Movie and Film Reviews (MFR) Comedy Movie Review of ’21 & Over’ (2013)

Movie Review of ’21 & Over’ (2013)

21 & Over is another of those “wild night of partying” films in the vein of The Hangover and last year’s Project X. Written and directed by Hangover scribes Jon Lucas and Scott Moore (making their directorial debut), the movie is precisely what you’d expect; lots of booze, swearing, sexual jokes and crude dialogue. Luckily, there is some immature fun to be had with 21 & Over, as it has funny dialogue and amusing situations here and there. However, the pic is ultimately brought down by shoddy scripting and awkward structuring, not to mention its ham-fisted attempt to merge party chaos with a poignant coming-of-age tale. Whenever it tries to venture into dramatic territory, the movie comes off as manipulative and disingenuous.

Old school friends Miller (Miles Teller) and Casey (Skylar Astin) reunite at Northern University to surprise pal Jeff Chang (Justin Chon) for his 21st birthday. Chang has no plans for a celebration, instead wanting to get to sleep early for an important interview the next morning that was set up by his father (François Chau). Miller refuses to take no for an answer, forcing his buddy to agree to a simple night on the town. But before he knows it, Jeff is demolishing drink after drink and moving from bar to bar, until he passes out hours later. Miller and Casey seek to get their friend home, but have no idea where he actually lives. Hence, the duo begin carrying Jeff around town as they try to find out Jeff’s address and get their pal well-rested in time for his interview. Meanwhile, Casey expresses interest in Jeff’s classmate Nicole (Sarah Wright), who tries to help the boys in their quest.

For their directorial debut, Moore and Lucas merely reworked their Hangover formula once again, this time for a different generation with college-aged characters and a campus setting. The theft of their own work is very obvious, with the search for Jeff’s address substituting a search for an actual character. By the same token, 21 & Over commences with a scene set towards the film’s end before flashing back to the previous night’s events. Compounding the unoriginality, the search for Jeff’s address is not strong enough to sustain the entire movie. Once Jeff passes out, there’s still a solid hour left, and the film cannot sustain itself. This leads to pacing difficulties galore. It grows wearisome by the end, and it’s hard to care. Furthermore, Jeff’s father at one stage hears about the trio’s antics and sets out to find them, but this subplot is far smaller than it should’ve been. He does eventually see his son being put into a police car, but he doesn’t seem to do anything about it, and shows up the following day on his son’s doorstep as if nothing happened. The internal logic is hideous.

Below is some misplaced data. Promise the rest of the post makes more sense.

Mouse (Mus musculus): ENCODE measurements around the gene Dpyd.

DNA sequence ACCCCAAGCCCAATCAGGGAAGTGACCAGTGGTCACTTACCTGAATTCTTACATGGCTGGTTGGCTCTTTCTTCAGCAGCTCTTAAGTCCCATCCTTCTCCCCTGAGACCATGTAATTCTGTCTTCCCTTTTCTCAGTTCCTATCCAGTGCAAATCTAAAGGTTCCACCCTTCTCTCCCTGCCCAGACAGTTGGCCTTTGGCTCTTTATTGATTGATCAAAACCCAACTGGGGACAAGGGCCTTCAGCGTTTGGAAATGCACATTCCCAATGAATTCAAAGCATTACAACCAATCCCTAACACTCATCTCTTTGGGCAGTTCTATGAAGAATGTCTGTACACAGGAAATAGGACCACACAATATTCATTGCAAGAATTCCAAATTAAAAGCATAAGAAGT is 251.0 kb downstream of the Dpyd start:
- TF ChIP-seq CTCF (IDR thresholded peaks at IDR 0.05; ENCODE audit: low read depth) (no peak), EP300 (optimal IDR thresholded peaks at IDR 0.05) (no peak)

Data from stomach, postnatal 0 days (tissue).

Perhaps the biggest issue with 21 & Over is that none of the characters act like real human beings. The conceit of having to find Jeff’s address is not fool-proof enough to sustain the movie – after all, why don’t Miller and Casey simply try to sober Jeff up? At one stage, the boys enter a college party seeking to find someone who knows where Jeff lives. They look to ask the Resident Assistant, but the boys are not allowed to so much as lay eyes on him until they complete eight challenges at various levels of the building and reach the RA on the top level. It sets up some hardcore partying, yet it’s contrived beyond belief. An on-duty RA is present to field any questions or concerns, and such behaviour would not only lead to the RA being sacked, but he may also lose his accommodation altogether. Plus, Miller and Casey drink a lot throughout the night, yet never seem to wind up intoxicated. This type of malarkey keeps going on and on, to the point that we cannot accept any of these characters as real, relatable people.

In fairness, 21 & Over delivers in the laughs category from time to time in a big way. Lucas and Moore embraced the possibilities of the picture’s R rating, mounting a booze-fuelled adventure loaded with profanity, nudity and sexual gags. Not every joke lands (we could happily live without seeing Jeff drunkenly consume a tampon), but there are some satisfying belly-laughs, though your enjoyment of this material is dependent on your sense of humour. Added to this, the film’s depiction of college partying is spot-on. When the film cuts loose and lets the boys get into the alcohol, 21 & Over is tremendously enjoyable. Also, the actors are fairly strong. Teller does a good job as the loud-mouthed, uninhibited one who speaks before he thinks and wants to keep the good times rolling no matter the consequences. Astin, meanwhile, does a decent enough job as the straight-laced Casey. Rounding out the primary trio is Chon as the birthday boy. Chon doesn’t have much to do since he’s often unconscious, but he handles his responsibilities well enough, and he has strong comic timing.

Although it’s handsomely assembled and provides the occasional laugh, 21 & Over is rampantly hit-and-miss, as it continues to lose momentum the longer it goes. Nevertheless, there is some stuff to enjoy here, with a few scenes that reminded me of my own college experience. If you’re in the mood for some brainless laughs, the film may satisfy depending on whether or not you enjoy raunchy comedies. Lucas and Moore have stated that this is their love letter to college, and it certainly shows, but 21 & Over had the potential to be a lot better.


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